Home' Grower : April 2013 Contents The South Australian Grower -- April 2013
Young farmers ready to
speak up on social media
YOUNG farmers across
the world are being
encouraged to take a
stand for their industry this
The American organisation
FarmOn Foundation has
launched a campaign to
heighten global awareness of
the job farmers do.
The campaign titled Farm
Voices will culminate on Earth
Day, April 22, and organisers
hope thousands of young
farmers will take to social
media to share their stories,
profiles, and thoughts.
FarmOn Foundation board
member Sarah Wray said pub-
lic perception of farming had
shifted over time.
"When did feeding the world
become a pastime?" she said.
"Nobody would expect a
restaurant owner to r un his
establishment, not even break
even and then take a second
job in the oilfield, just to make
ends meet for his family. But
this is exactly what is being
expected of farmers."
The organisation has already
launched a motivational
YouTube video showing hun-
dreds of young farmers enjoy-
ing life on the land, set to
inspirational music, and inter-
spersed with placards of
quotes from people who have
shifted public opinion over
"Young people have been at
the forefront of every great
social movement in history,"
Ms Wray said.
"The power of social media
means that we now have the
opportunity to effectively and
powerfully speak for our own
industry, directly to the audi-
ence we're trying to engage."
With the launch of Farm
Voices, FarmOn hopes to
mobilise a movement led by
young farmers to create
change and awareness with
"Currently, 80 per cent of
the content found online
about agriculture is not
favourable," Ms Wray said.
"That's ridiculous and has a
lot to do with the fact that
farmers are not speaking up
and being vocal about the
industry they love. That has to
"I don't know about other
farmers out there, but I'm sick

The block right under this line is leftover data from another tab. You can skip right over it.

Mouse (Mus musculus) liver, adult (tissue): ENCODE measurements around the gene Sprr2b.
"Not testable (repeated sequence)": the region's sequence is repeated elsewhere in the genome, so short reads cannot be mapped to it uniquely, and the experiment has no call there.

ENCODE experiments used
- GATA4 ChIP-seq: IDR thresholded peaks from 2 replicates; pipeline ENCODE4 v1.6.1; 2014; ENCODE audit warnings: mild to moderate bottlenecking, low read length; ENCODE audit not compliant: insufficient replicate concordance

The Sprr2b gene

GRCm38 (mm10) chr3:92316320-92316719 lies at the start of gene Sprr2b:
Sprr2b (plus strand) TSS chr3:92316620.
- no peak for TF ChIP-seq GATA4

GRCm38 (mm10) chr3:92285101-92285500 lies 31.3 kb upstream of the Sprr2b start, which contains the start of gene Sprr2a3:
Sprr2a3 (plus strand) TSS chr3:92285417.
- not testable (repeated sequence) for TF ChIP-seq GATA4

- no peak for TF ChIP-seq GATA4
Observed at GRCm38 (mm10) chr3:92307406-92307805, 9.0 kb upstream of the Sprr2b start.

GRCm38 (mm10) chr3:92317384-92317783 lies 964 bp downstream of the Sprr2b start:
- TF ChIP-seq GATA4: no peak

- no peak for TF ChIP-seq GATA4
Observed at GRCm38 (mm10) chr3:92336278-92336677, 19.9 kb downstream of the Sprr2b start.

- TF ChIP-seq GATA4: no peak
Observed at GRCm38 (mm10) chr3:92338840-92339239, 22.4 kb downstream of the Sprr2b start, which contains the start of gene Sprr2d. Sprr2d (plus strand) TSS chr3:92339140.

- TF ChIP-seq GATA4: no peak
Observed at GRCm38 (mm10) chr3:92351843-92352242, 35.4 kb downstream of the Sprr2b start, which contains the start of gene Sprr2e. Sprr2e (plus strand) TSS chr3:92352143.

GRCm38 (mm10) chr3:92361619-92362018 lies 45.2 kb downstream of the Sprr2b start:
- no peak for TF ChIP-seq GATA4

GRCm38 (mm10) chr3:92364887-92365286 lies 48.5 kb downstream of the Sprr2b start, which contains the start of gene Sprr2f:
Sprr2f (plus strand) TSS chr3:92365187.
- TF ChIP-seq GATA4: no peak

and tired of groups like PETA
trying to tell my story.
"We take pride in our opera-
tions and the handling of our
livestock, treating them with
the utmost respect and care.
It's our turn. The world needs
to hear the reality of the fami-
The Twitter hashtag for the
event is #Farmvoices.
The Farm Voices campaign encourages young people on the land to tell their
stories and share their thoughts.
One of the posters used for the
Pears flavour exciting recipes
AS new-season pears hit supermarket
shelves in March, Australian pear
growers called on food lovers and
home cooks to try new ways of
cooking the fruit during Australian
Australian Pear Month is an initiative
to mark the official start of the pear
season in March.
Chefs across Australia embraced the
pear to showcase its versatility by
putting a pear dish on their menu.
More than 175 restaurants and
cooking schools featured pears last
month. Restaurants included New
South Wales' prestigious Café Sydney,
Victoria's Vivace, Brisbane's Spring
Food & Wine, Point in the Adelaide
foothills, and C Restaurant in Perth.
Kalafatis Fresh Farm managing
director Jimmy Kalafatis said pear
lovers could expect a bumper crop
"The fruit this year is particularly
sweet due to the slightly dryer
weather conditions we've experienced
this summer compared to previous
years. The pears are also a lot cleaner
and look great," he said.
The second-generation pear grower
at Shepparton, Victoria said Australian
Pear Month encouraged people to
enjoy pears more often and try new
ways to cook with them.
"Pears are often associated with
sweet recipes but they are actually
perfect for a number of savoury recipes
such as salads and tarts," he said.
Here are some ways to serve-up this
adaptable fruit: caramelised onion
and pear tart, raw pear and pancetta
salad, and pear upside-down cake.
The first varieties to hit shelves and
fruit bowls were Williams Bon
Cherétien, Packham's Triumph, Beurré
Bose, and Red Sensation.
Williams is known as the golden
pear as its turns a glorious yellow
when ripe. In contrast, Packhams stay
green as they ripen. All four types of
pears are suitable for snacking,
baking, poaching and salads.
Pears are a healthy snack rich in
fibre, and can lower cholesterol.
According to the Glycemic Index, they
have a low GI of 41 and offer long-
To see if a pear is ripe, the flesh
around the neck will give when
Pears soften best naturally in the
fruit bowl. To speed the ripening
process, place them in a brown paper
bag with a banana -- the natural gases
the banana emits will hasten the
ripening of the pear.
Ripe pears stay fresh in the fridge. If
they become extra soft, simply pop
them into a soup or smoothie for
Many chefs embraced the Australian Pear Month in March by putting
a pear dish on their menu, including this one of pears wrapped with
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